At various times in history, the name “Bleecker Street” has conjured images of small immigrant-owned business, beatnik watering holes, folk music hangouts, and ethnic clothing stores. More recently the street, especially its far west end, has glossed up its image and become a magnet to lovers of designer fashion and cupcakes.
An unscientific survey of businesses between Sixth and Eighth Avenues reveals a hodgepodge of emotions about the street, ranging from nostalgia to appreciation, resentment, hope, and acceptance about the past, present and future of our diverse and diagonal business corridor.
Arleen Bowman, owner of the Arleen Bowman Boutique at 353 Bleecker (between West 10th and Charles Streets), who has been on the block for 22 years, says, “I feel positive. There’s no other attitude I can have about it. I’m here to do business.” She does miss the old neighborhood feeling (”It used to take me half an hour to get down the street because I knew all the store owners”), but her store now attracts repeat customers from around the globe. Her core customer base, though, is still “from the 10014 zip code,” loyalists who come back for the store’s personalized service and the continuity of staff and style. “My manager, Gloria Perry, has been here for 17 years. It’s really like family here,” says Bowman.
Roni International, a fast-growing small chain of boutiques, has operated a store at 283 Bleecker (between Seventh Avenue and Jones Street) for the past two-and-a-half years. Half the store’s merchandise is designed by Roni Lin, president of the company, under the Roni label. Prices for the line, slightly lower than boutiques farther west, have hit “a sweet spot” for shoppers, Tim Shan, Roni’s vice president and Lin’s husband, says. “We don’t get comments that things are too expensive, but that, ‘Wow, they’re inexpensive!’” While the super-luxe boutiques “are there to be there, whether they make money or not,” Shan says, “we can’t afford to do that.”
“Every block is a small world in itself,” Shan observes. His, he says, still feels like a neighborhood: “On our first day here, the guys from Caliente Cab brought over some nachos.”
Matt Umanov, owner of Matt Umanov Guitars (between Jones and Cornelia Streets), has had a store within a block of his current location at 273 Bleecker for 40 years. He summarizes the changes he has seen: “There were more things to eat and less tourist crap before.” When the Biography Bookshop moved from Bleecker and West 11th Street to a location across the street from Umanov’s store recently, he was thrilled: “A frozen yogurt place went away and a bookstore came in. I cannot tell you how happy I am.”
Even those who have helped usher in the new, tonier Bleecker Street miss the good old days, it seems. Darren Sukenik, managing director of luxury sales for Prudential Douglas Elliman, who deals in properties in the West Village, Chelsea, and Tribeca, says, “I’m a die-hard West Villager. The reason I live here is it’s special, it’s always inspired the artist, the underdog, and independence. But now I don’t really think it’s fostering creative thought.”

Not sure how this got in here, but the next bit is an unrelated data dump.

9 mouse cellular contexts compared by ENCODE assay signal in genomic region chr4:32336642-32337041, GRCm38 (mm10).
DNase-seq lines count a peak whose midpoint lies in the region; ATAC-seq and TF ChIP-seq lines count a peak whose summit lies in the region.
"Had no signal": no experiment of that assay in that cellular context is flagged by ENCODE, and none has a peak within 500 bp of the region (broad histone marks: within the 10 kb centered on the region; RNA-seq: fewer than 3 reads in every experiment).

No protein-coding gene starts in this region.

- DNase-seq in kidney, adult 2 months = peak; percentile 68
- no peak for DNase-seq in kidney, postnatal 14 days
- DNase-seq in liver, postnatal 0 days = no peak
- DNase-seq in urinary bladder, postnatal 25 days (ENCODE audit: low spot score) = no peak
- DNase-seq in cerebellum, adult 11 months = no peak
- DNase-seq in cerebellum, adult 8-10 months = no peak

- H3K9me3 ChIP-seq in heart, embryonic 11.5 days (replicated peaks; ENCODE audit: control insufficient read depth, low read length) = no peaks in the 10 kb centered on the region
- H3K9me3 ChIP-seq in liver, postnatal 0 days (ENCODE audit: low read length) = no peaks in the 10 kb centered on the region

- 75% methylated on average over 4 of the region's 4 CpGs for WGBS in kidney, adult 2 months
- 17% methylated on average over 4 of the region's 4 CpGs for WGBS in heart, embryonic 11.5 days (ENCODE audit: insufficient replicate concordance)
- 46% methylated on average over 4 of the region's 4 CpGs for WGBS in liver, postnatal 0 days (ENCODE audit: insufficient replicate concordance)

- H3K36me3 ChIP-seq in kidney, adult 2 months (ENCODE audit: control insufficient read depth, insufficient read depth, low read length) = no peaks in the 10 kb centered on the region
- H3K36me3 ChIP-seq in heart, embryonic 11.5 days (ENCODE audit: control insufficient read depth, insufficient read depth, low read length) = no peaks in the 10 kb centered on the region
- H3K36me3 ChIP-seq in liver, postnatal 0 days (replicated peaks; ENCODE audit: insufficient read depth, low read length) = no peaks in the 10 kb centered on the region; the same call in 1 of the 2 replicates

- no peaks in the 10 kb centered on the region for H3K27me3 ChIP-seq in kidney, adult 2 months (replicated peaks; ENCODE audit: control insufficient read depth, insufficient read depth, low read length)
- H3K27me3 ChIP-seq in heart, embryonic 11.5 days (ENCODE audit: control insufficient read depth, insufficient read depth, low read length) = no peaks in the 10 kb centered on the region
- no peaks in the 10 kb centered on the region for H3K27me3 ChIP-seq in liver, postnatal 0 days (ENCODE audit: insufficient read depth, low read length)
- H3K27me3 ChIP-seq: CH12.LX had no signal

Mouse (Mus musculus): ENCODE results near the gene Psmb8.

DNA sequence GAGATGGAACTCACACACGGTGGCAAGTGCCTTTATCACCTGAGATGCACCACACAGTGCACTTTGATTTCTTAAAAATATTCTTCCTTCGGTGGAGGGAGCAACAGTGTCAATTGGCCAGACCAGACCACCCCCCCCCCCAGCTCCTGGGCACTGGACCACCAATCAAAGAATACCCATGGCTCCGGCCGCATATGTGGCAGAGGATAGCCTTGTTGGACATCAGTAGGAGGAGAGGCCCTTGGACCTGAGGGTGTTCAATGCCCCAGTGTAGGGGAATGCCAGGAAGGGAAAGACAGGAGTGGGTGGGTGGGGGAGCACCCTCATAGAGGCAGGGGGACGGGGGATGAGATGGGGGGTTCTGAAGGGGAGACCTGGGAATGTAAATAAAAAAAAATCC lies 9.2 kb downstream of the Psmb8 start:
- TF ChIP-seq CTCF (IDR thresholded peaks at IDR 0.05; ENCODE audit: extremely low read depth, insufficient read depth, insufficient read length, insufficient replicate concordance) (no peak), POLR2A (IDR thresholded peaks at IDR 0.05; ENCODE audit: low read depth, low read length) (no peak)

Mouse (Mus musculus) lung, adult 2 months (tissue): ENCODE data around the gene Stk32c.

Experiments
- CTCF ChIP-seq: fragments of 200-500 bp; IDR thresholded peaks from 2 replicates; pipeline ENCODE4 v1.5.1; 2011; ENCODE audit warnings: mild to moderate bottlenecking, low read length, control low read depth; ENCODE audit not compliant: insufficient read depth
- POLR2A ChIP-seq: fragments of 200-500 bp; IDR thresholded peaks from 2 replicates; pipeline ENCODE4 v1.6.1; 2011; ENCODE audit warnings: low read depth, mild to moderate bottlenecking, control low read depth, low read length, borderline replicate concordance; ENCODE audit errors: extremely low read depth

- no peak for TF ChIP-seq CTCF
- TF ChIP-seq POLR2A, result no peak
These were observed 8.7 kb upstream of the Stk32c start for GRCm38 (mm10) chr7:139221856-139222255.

“Landlords were greedy,” says Sukenik. “They went after big-bucks national chains, and they are going to realize that having a national chain like Coach on Bleecker Street is not what the West Village is about.” He predicts a “huge correction in retail pricing and rents,” noting that already, spaces that were going for $120 per square foot are now renting in the $70 to $80 range. As the market adjusts, Sukenik says. “I hope some landlords will give [small] businesses a break. I think they are going to have a long cold winter, and we might see a very special West Village spring. Perhaps some independents should consider taking the plunge right around March.” He offers some sage parting advice: “Remember, niche is the new big. Landlords have to embrace that.”
The only spokesperson from a far-west Bleecker boutique who agreed to speak with WestView was Steve Schwartz, manager of the Cynthia Rowley store at 376 Bleecker, between Charles and Perry Streets. (Representatives from Ralph Lauren, Marc Jacobs, Juicy Couture, Olive and Bette, and Magnolia Bakery were unavailable for comment.) On Fashion Night, says Schwartz, about a dozen neighborhood children crowded the store, delighting in watching master balloon artist Buster Balloon ply his trade. “All the neighborhood moms who shop here brought their kids,” Schwartz says. “Cynthia lives here, her kids go to school here. We’re very concerned and connected to the neighborhood.”
One longtime businessperson on Bleecker Street who appreciates the increased flow of local and foreign tourist foot traffic, despite the proliferation of cupcake boxes littering the street, is Peter Lewy, a classical cellist who has been performing on Bleecker for the past 20 years. “Lately, it’s been very nice,” says Lewy. Although he misses the “more artistic” old Bleecker, the tradeoff is that now, says the musician, “My CDs go off to every corner of the planet.”
Nancy Matsumoto is a freelance writer who lives on West 12th Street. She wrote on the Vanishing Village in the last issue of WestView.